Contributed by Dana Barlow
Deja Vu was originally my high school hotrod from 1959. From 1957 through 1959, 1 found parts and designed it into a running hotrod. In the late 1950’s, things were made and not bought in most cases. In the early 60s, stuff was not made yet or too high dollar for me.
As a teenager, I incorporated many unique features into this car. In some ways, the parts I was able to find shaped the build. This is most apparent in the back of the roadster body where there had been a trunk that was crushed completely. As a kid, that damage was so great, that I cut off the trunk and used the good part of the roadster body. Finding a 1957 Ford Thunderbird V8 Y-292 was a huge deal for me. (Many thanks to Mr. Steve Reep Sr. for giving me the motor from his badly wrecked car back then). I started with the stock dual four carbs, but later made a 4×2 custom intake by cutting up a drive shaft. It is visible as the log of the intake. The 4 two-barrel carbs are fed by a fuel log made from a stainless box tube, and the linkage is made from odds and ends.
As a teenager, there was no budget for chroming stuff, but it was nice to have the look of chrome by polishing parts. If it could be made to look sexy by polishing, I did so. Most of the nuts and bolts on Deja Vu are stainless steel that I smoothed and shined; plus, any other metal that would shine got that treatment. The steering column was in bad condition, so I designed one from the shiny alum tube of a big junk umbrella, along with a shiny stainless-steel drinking cup as the top trim.
I knew I wanted hydraulic brakes and a big V8, so I found a junked 1948 Ford in the woods and dragged it home. The 3” stock axles had a very different look than other rods around town. Starting in the front and moving backward, take notice of; 1948 drum brake cooling air scoops, homemade from an old stop sign. The top of the axle kingpins shines by way of two 50-cent 1960 coins. The “U” clamps are polished steel and clear-coated to hold the 1948 spring and frontend. The shock lowers are a 1948 Ford drilled and reversed.
The brass headlights, manufactured for only one year in 1941, are mounted on custom stands using part of a 1928 fender brace. When I got them in '59 they were just painted. Later finding out they were brass under the paint, I polished them; never knowing they were rare till many years later. The lights arc mounted on stands custom-made from old '28 fender braces. The 1928 Ford grill shell is topped off by a Winged-Lady from my first trophy win for this hotrod at Dinner Key Custom Car Show in 1959.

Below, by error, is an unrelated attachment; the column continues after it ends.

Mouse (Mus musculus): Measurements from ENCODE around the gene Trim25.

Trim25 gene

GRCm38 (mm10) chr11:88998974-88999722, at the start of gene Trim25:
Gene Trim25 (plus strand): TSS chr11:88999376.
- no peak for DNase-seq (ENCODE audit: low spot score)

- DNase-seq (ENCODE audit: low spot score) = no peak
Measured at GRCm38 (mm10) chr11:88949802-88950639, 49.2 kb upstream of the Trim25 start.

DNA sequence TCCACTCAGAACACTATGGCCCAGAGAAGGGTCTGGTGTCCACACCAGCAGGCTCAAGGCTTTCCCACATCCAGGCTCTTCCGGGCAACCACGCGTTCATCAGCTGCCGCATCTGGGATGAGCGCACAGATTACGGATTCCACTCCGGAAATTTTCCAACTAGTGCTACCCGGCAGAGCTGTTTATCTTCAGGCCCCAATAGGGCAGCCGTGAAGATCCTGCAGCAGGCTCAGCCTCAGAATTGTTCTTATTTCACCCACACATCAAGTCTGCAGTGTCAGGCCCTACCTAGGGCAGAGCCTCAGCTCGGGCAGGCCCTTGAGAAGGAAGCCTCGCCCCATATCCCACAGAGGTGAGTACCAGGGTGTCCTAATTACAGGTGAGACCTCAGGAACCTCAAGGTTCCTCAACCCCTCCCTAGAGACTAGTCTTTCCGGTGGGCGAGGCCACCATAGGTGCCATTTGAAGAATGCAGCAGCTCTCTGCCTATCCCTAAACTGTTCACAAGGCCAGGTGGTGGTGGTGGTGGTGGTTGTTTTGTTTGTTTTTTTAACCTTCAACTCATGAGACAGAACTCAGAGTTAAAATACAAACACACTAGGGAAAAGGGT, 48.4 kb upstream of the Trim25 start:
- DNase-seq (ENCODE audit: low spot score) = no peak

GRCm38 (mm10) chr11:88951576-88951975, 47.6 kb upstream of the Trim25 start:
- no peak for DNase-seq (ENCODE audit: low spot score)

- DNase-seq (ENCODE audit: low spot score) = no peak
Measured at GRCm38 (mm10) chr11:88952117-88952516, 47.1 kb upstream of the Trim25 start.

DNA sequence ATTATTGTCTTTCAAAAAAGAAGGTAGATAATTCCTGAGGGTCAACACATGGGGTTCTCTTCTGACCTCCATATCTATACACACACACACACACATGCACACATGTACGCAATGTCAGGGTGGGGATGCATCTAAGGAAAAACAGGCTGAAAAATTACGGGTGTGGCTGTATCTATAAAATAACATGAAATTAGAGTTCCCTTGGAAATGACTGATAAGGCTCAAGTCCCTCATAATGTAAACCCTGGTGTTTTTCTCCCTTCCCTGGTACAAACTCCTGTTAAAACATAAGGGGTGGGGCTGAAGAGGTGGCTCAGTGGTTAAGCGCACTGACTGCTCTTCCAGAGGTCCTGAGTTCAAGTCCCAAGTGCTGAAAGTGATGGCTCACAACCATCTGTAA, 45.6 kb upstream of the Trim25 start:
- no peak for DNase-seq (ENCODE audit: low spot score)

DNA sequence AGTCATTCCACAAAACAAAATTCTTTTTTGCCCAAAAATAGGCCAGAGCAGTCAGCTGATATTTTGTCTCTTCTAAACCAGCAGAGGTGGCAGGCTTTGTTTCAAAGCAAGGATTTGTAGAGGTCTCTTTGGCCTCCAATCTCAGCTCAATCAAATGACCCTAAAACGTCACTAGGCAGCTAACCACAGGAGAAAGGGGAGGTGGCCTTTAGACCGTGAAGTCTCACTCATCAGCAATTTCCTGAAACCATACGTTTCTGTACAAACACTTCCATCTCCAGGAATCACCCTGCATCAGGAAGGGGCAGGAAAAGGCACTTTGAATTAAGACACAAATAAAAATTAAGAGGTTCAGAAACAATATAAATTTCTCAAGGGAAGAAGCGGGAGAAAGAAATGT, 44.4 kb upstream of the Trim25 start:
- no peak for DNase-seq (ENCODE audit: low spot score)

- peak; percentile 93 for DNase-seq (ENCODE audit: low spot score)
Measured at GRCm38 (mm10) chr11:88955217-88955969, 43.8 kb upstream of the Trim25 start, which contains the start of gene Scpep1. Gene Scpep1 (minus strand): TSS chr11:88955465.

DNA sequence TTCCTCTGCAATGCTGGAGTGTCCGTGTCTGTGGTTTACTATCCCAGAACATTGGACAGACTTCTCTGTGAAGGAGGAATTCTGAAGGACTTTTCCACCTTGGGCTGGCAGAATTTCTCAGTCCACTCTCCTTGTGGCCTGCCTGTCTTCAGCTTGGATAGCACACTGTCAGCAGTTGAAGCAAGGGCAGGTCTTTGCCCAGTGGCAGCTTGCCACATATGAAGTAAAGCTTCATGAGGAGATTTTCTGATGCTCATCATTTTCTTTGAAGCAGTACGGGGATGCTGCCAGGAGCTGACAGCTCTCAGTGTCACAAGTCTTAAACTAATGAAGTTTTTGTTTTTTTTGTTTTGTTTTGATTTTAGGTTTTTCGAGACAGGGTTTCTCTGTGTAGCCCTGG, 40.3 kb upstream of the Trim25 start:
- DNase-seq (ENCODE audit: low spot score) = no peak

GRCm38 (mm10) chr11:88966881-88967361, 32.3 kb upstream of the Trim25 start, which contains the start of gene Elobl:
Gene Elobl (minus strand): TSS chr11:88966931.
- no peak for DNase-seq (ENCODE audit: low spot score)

Just behind the grille shell is a lunchbox Thermos used as my overflow. The EX headers were off a small block Chevy given to me by a good friend. I cut and machined them to fit. The starter and oil filter have homemade polished aluminum covers along with other handmade parts. The firewall and rear panel with the art deco, industrial rivet design, were saved from a trash pile when an old building at Miami Intl Airport was being destroyed. The dash is handmade wood crafted to look like a Ford part and match the other wood parts.
The upholstery was done by me as well, and storage for safety gear is behind the seatback. The Firestone 15 gallon beer keg gas tank was retrieved from a burned down nightclub in 1960. It was a notorious place for many years, first built by Al Capone as a cat house and speakeasy; lastly owned by Mick Lansky. The kerosene taillights (currently 12 volts) are from a 1910 Rayo in my Granddad's barn. I always thought were very cool; fitted with red taillight on one side and clear headlight on the other.
Even though I've had this hot rod for over 55 years now, the updates I've completed are mostly upkeep and repairs. I liked what I had done the first tune, so other than new tires, alternator, and some chrome headers, it basically looks like it did when I first built it. Last year, as something new, I added a folding top that I had always wanted as a kid.